Having listed on the Hong Kong stock exchange and revamped its processes to meet the higher customer service standards and tougher financial system regulations of Hong Kong, Kingdee is now ready to move out across Asia Pacific, and then the world. “Our competitors see that we are doing the right thing and following us,” says Toa Charm, general manager, Asia Pacific for Kingdee. They are following the company through Kong Kong.

B&Q Asia has used the same strategy, setting up its regional HQ in Hong Kong and expanding into China from there (see page 86).

New doors to China

As for traffic going in the other direction, there are inevitably those who question whether Hong Kong is needed as a jumping-off point into China anymore. Some companies are now inclined to jump straight in.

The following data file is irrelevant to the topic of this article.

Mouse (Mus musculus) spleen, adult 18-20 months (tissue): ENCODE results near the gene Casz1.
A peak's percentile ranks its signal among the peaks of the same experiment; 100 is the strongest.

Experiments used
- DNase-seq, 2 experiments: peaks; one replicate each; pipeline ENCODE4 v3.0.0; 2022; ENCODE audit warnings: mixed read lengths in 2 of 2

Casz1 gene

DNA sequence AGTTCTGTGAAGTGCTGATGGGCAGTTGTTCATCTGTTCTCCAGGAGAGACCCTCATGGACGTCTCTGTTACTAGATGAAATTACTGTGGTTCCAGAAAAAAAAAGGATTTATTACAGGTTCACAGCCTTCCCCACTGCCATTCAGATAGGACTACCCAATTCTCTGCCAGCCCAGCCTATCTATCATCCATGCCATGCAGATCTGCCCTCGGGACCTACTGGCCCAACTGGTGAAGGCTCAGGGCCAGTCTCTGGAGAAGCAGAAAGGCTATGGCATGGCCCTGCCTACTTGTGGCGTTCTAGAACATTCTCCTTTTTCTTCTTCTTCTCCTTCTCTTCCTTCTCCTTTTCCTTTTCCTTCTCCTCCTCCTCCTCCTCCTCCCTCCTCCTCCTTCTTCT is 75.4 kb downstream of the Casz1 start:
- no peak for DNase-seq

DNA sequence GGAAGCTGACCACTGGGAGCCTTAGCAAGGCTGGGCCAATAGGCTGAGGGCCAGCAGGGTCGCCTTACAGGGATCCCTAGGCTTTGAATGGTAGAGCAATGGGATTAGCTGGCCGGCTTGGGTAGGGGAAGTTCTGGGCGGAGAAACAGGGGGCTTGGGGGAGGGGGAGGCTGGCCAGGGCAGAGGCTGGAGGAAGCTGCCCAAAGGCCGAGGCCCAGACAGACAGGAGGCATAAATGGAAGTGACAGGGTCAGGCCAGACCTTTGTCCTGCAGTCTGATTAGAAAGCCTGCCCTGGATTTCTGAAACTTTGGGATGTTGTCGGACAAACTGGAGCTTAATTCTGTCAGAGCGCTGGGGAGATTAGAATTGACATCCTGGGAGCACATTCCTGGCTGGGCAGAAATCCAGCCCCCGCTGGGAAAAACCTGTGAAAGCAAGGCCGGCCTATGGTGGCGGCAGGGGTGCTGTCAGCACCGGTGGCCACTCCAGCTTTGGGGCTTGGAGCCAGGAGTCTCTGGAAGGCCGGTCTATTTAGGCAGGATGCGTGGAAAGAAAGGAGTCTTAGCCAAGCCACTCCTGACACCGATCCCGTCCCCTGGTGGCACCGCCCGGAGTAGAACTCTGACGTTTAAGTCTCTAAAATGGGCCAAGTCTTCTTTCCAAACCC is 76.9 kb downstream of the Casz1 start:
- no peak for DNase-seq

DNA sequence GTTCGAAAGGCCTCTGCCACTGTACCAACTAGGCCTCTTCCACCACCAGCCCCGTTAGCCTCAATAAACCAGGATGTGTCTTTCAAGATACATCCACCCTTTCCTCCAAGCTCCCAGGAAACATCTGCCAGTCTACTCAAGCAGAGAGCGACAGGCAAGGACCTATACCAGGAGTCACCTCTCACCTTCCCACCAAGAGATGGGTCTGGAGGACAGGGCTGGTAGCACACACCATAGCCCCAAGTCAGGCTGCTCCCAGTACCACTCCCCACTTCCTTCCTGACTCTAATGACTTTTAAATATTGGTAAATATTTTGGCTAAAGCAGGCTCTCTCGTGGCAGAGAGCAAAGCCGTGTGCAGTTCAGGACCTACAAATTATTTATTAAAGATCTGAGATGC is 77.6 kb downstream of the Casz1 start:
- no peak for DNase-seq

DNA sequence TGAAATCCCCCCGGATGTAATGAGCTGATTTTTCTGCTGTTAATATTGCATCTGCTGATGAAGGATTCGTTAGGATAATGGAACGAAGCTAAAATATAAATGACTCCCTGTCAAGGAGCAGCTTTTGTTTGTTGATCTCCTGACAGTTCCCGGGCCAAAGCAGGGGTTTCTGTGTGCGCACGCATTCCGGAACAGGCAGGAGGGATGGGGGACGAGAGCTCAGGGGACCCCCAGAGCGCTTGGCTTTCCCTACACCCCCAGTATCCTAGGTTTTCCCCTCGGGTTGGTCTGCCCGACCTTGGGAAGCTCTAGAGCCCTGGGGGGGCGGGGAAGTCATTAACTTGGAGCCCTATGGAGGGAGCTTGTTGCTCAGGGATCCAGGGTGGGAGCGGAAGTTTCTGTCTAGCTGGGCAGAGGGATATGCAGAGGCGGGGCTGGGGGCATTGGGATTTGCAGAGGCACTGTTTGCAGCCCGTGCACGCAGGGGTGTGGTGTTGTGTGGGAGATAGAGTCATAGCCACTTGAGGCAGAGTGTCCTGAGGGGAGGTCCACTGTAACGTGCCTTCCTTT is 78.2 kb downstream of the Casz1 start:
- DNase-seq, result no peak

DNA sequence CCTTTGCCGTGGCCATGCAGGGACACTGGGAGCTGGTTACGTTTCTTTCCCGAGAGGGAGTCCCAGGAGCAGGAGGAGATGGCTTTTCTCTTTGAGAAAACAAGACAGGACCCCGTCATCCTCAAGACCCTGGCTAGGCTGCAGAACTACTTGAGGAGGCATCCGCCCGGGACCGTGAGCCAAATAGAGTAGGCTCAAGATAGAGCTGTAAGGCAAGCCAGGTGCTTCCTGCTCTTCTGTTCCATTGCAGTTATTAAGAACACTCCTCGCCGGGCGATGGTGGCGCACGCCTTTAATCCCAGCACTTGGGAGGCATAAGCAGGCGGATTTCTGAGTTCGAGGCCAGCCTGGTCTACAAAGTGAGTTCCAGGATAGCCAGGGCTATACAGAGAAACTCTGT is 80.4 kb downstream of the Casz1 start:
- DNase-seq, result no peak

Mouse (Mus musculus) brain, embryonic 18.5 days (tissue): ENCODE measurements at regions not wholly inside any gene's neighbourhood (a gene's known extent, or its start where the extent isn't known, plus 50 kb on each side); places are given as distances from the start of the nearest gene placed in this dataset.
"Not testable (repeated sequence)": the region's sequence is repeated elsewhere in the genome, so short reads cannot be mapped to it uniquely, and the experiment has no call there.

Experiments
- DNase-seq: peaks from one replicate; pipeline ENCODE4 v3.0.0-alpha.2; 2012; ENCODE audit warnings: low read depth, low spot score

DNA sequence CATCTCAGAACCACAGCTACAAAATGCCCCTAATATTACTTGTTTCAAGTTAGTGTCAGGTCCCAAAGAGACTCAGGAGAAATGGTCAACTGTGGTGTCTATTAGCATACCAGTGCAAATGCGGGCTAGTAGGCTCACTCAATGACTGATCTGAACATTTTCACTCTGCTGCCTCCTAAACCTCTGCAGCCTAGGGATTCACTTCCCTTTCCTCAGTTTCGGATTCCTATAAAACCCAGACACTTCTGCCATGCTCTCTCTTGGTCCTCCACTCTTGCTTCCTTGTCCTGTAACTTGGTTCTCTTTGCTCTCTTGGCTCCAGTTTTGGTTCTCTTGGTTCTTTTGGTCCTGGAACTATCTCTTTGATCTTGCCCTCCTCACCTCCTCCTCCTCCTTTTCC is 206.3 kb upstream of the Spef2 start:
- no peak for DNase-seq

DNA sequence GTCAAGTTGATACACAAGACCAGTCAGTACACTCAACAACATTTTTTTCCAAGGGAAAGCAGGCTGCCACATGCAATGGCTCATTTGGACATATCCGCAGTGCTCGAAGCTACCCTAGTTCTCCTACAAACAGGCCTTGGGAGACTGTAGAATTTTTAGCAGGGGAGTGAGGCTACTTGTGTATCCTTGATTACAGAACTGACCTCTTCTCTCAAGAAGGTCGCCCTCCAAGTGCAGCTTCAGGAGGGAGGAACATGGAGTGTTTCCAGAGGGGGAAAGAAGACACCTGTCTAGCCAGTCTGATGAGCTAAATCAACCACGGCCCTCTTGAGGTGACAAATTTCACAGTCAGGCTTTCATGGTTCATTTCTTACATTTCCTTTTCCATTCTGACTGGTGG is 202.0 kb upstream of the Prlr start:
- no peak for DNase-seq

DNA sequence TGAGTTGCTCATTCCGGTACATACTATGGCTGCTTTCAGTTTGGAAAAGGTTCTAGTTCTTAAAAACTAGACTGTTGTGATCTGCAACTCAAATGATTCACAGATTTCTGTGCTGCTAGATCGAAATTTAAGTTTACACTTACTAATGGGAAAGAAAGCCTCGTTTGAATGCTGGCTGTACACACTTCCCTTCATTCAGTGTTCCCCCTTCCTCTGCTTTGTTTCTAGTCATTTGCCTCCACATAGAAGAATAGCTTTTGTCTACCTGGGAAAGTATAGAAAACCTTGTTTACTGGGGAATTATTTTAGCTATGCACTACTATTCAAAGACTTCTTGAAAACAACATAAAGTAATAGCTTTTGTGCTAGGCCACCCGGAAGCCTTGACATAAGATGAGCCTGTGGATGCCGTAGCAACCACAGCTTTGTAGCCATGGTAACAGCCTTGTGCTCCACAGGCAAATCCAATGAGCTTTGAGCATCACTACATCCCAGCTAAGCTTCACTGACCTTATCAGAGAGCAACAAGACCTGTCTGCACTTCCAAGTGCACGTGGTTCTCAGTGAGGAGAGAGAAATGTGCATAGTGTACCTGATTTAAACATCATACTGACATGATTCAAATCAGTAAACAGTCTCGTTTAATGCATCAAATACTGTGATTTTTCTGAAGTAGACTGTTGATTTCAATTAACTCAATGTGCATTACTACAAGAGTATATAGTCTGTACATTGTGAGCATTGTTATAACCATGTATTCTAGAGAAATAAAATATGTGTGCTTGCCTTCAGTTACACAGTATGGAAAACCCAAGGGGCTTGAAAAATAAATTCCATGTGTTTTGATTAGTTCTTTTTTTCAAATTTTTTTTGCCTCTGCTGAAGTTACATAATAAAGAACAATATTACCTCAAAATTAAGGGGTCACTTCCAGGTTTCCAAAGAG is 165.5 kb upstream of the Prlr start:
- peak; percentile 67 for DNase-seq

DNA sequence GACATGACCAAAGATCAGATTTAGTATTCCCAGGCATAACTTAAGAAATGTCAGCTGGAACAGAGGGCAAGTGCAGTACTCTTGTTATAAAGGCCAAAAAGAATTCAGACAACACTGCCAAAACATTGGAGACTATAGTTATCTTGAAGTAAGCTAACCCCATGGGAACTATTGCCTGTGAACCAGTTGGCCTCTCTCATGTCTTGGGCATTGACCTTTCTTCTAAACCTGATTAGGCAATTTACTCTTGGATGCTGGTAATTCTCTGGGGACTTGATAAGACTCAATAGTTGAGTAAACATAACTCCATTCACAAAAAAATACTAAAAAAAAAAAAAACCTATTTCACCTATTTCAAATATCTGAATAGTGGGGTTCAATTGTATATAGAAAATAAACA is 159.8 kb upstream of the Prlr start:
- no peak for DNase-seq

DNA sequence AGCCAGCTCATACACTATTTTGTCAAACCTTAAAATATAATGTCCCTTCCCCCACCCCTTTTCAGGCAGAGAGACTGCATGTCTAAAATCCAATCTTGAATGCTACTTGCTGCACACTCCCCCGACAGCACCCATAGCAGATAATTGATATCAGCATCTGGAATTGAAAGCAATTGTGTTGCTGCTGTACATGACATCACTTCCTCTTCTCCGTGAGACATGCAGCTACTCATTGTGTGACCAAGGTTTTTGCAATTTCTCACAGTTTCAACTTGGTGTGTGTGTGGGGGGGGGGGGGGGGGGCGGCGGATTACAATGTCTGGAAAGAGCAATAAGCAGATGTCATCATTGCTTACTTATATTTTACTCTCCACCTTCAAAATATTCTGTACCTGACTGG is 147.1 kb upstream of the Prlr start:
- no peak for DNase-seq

AMS Group, set up two years ago, advises foreign companies on outsourcing and product development in China. Most of AMS’s clients are pretty green, according to director Simon Masters. “It is usually their first venture into China,” he says.

He and his Dutch colleague Bart Bakkum, chatting in AMS’s small office in Guangzhou, are not convinced that it is necessary to go through Hong Kong. “Few companies looking to China would think of Hong Kong because of the labour costs. Tax is lower but it’s still a much more expensive place to be,” Mr Masters says, although he acknowledges that Chinese labour is not as cheap as it once was.

“I have heard of people doing high-tech work back in Hong Kong again, but people are still doing manufacturing here on the mainland.”

The work being done in Kong Kong, he says, is “very high level, very high-tech, but even that will lose its advantages because Shanghai and the coastal areas are catching up”.

Mr Bakkum says Hong Kong has its benefits and it makes sense for companies to capitalise on them when appropriate, but these days they are mainly administrative and tax related. “Before you talk about tax you need to make some money first,” he says. And it is pretty clear where he and Mr Masters think the money is to be made.

Stepping stone